Chatterbox doesn't know why Kathleen Kennedy Townsend, widely recognized as one of the most promising Democratic politicians of her generation, failed to win the Maryland governorship. (Full disclosure: She's a friend and former employer; Chatterbox worked on her unsuccessful 1986 bid for Congress.) At the moment, though, Chatterbox is inclined to blame the incumbent governor, Democrat Parris Glendening.
Before proceeding, let's dismiss two hackneyed interest-group arguments floated in today's newspapers:
- Townsend lost because she failed to name a black running mate. The Washington Post writes that Townsend's choice of former Republican Charles Larson "backfired when black leaders in Prince George's County complained that Townsend had passed over qualified black candidates and was taking the African American vote for granted." This has been a favorite Post theme for several months. But the Post's own exit poll shows that Townsend won 87 percent of the black vote, about the proportion her Democratic predecessor, Gov. Parris Glendening, won in 1994 and 1998. Turnout in Baltimore and Prince George's County, the two major concentrations of black voters, was comparable to what it was in 1994 and 1998. Townsend's Republican opponent, Bob Ehrlich, did choose a black running mate and took out a two-page ad in the Post trumpeting that fact. But he still got only 11 percent of the black vote.
- Townsend lost because Maryland is sexist. The Baltimore Sun quotes Thomas F. Schaller, a political scientist at the University of Maryland, arguing that Townsend's fitness to govern was questioned because she was a woman. "There's some serious gender bias," he said. Then how to explain the durability of Maryland Sen. Barbara Mikulski? If anyone were being sexist, it would have to be women: The Post poll shows that 61 percent of white women voted for Ehrlich while only 38 percent voted for Townsend. Ehrlich's support among white women was only seven percentage points lower than his support among white men.
Now let's turn to Glendening. The Maryland governor blamed Townsend's defeat on her campaign, which, he told the Post, was "one of the worst-run campaigns in this country." He elaborated: "She had a very small group of advisers, and they put on the oddest campaign for governor anybody has ever seen. You have to remember your base, and they did not." Now, whenever a candidate loses a bid for office, it's safe to say that candidate's campaign fell short. Townsend's personal style was nowhere near as slick as Ehrlich's, and that likely played a role. Nonetheless, as noted above, Townsend did well with the Democratic urban base, so you can hardly blame Townsend for not tending to it. It was white suburbanites who gave her problems.
Even if it were true that Townsend ran a bad campaign, why would Glendening want to put out that message? It was Glendening, after all, who chose Townsend to be his lieutenant governor and then handed her an unusual amount of responsibility, which he seems to believe she handled well. "She was a great lieutenant governor," Glendening told the Post, "and she would have been a great governor." So why dump on her candidacy? Because an alternative explanation for Townsend's defeat would be that Townsend was hobbled by Glendening's legacy, in particular his failure to close a state budget gap, which Ehrlich made a huge deal about throughout the campaign. Forty-seven percent of those polled by the Post said, "Democrats have controlled state government for too long and it's time for a change." That does not reflect well on Glendening.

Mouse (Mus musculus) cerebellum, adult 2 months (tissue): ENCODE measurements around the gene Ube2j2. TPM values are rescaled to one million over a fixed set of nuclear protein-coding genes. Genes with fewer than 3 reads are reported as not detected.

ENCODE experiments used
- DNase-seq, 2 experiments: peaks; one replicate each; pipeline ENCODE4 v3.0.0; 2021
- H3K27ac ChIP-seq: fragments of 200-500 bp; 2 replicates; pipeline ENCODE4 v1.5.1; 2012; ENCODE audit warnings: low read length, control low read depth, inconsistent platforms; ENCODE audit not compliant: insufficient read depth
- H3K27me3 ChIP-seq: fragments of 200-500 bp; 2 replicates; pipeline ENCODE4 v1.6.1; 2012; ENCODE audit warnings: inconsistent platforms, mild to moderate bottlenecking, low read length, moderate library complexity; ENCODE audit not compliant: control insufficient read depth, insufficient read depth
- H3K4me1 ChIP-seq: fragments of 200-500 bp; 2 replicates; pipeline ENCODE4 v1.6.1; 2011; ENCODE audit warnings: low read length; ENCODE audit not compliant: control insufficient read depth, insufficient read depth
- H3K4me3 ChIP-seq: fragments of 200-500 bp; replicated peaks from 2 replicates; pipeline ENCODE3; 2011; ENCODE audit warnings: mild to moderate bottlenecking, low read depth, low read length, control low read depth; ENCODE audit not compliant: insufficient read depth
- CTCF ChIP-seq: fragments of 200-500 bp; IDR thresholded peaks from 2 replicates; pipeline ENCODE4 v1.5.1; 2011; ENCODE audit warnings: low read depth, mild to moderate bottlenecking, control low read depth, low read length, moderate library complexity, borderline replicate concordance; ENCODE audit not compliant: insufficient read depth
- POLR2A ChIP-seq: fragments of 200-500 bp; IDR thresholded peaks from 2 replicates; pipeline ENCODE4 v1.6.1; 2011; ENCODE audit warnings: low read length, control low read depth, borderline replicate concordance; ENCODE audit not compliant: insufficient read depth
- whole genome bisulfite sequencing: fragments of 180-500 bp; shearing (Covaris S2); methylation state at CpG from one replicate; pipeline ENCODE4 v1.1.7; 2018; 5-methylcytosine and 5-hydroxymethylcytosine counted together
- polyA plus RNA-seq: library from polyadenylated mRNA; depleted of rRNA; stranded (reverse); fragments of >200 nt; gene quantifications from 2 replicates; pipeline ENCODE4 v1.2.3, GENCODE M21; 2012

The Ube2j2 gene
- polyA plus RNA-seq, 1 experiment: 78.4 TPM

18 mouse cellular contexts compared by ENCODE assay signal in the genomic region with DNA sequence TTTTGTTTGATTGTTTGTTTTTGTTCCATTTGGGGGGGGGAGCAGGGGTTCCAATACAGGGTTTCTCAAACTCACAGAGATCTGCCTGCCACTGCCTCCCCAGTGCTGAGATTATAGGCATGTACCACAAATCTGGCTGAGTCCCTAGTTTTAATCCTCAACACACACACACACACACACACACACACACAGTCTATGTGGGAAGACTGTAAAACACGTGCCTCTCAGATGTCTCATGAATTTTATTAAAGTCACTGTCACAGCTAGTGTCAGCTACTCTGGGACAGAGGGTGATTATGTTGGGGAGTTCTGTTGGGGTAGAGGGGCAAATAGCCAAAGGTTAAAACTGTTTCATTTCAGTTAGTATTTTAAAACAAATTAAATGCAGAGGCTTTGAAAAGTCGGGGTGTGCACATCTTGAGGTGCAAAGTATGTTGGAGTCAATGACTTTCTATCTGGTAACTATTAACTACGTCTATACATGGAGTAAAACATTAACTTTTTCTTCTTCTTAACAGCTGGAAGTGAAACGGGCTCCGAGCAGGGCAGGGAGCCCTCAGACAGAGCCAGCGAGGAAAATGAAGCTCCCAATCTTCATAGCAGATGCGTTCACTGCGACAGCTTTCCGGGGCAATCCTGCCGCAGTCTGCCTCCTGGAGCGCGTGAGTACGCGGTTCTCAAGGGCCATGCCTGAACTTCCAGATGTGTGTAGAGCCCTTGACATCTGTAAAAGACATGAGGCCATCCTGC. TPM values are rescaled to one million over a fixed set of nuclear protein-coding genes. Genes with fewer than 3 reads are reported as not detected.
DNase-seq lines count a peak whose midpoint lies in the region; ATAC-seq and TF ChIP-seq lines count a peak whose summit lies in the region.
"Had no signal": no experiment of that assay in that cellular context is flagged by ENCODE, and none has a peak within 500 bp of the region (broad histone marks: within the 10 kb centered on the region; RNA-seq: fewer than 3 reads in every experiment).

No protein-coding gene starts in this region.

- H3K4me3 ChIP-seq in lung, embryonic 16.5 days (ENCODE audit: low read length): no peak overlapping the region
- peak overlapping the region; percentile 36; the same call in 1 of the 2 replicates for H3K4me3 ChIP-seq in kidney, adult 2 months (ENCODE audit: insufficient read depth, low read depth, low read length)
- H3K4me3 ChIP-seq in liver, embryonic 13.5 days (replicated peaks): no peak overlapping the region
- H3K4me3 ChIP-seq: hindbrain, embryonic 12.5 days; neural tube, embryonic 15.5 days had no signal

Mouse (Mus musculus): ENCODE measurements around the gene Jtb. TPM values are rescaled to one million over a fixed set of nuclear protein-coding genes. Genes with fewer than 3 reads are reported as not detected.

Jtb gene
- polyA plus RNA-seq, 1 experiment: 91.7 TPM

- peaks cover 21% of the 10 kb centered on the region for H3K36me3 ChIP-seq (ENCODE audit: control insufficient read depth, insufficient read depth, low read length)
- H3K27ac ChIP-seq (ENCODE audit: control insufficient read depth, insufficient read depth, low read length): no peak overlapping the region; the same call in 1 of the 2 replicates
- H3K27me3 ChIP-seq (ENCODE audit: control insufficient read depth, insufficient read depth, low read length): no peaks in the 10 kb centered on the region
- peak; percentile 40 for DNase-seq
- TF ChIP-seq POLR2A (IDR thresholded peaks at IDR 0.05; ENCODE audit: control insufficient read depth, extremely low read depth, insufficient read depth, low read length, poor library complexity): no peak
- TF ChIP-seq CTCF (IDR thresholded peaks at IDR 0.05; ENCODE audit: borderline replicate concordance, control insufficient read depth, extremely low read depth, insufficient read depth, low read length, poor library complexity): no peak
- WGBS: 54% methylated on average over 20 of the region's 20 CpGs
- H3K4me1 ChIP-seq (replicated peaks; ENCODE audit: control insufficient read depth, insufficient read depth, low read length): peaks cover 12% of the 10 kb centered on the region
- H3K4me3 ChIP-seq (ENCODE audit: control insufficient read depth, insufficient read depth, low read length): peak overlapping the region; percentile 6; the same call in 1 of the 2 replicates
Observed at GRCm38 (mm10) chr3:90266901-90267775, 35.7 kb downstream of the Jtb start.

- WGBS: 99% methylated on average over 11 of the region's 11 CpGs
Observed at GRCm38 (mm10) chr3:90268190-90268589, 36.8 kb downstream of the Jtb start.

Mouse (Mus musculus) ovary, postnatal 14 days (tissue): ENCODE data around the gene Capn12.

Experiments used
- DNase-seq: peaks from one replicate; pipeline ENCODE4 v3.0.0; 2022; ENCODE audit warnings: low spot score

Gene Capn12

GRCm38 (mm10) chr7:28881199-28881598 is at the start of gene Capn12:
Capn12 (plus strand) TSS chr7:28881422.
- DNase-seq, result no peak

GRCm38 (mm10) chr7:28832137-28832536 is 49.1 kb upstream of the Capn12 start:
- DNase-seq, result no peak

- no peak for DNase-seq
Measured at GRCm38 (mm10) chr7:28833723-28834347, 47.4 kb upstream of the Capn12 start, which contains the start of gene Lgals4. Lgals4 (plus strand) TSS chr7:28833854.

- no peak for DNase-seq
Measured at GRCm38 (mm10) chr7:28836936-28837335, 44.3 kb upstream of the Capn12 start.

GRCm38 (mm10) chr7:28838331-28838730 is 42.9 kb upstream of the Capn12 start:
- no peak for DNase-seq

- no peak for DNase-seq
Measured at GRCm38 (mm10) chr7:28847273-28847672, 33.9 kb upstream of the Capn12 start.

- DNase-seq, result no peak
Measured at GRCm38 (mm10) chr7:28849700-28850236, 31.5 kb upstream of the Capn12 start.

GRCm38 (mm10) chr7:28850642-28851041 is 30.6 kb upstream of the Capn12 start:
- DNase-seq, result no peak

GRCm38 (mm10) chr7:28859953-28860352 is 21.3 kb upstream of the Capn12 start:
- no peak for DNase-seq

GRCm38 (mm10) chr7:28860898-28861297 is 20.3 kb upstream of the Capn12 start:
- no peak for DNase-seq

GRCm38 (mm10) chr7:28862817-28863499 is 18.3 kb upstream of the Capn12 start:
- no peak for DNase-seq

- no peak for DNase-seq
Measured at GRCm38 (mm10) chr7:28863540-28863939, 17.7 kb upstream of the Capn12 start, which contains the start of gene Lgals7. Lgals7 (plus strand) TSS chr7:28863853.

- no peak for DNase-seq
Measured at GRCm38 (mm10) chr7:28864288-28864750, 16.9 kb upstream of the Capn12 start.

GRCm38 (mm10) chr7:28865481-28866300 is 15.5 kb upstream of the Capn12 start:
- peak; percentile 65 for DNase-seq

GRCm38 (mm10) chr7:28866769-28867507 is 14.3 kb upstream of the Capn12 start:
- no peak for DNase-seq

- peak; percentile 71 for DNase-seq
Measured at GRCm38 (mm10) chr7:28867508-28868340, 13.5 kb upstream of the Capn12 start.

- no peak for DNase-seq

Even more than Glendening's policies, the voters may have been rejecting Glendening himself. Consider: The group that failed to come through for Townsend was white women. During the previous two governor's races, white women split their vote between Glendening and his Republican opponent. This time around, though, they shifted their vote decisively toward the Republican. Are white women especially exercised about balancing the budget? Of course not. Based on casual observation, though, Chatterbox knows that your typical soccer mom, on hearing that a 59-year-old man divorced his wife to marry his 35-year-old deputy chief of staff, as Glendening did earlier this year, would incline toward rage. Chatterbox does not condone this rage—women, too, have been known to leave their husbands, and logically the depth of the betrayal shouldn't be inversely proportional to the age of the new lover. Nonetheless, the phenomenon exists, and it would be foolish to discount its intensity. The odd thing to ponder is why these soccer moms would take out their anger on a female candidate. But that's no odder than what happened in 2000, when voters vented their anger against Bill Clinton's White House dalliances by withholding their votes from Al Gore, a Boy Scout candidate who adores his wife. Or rather, by withholding just enough votes to deny Gore a clear victory in the Electoral College.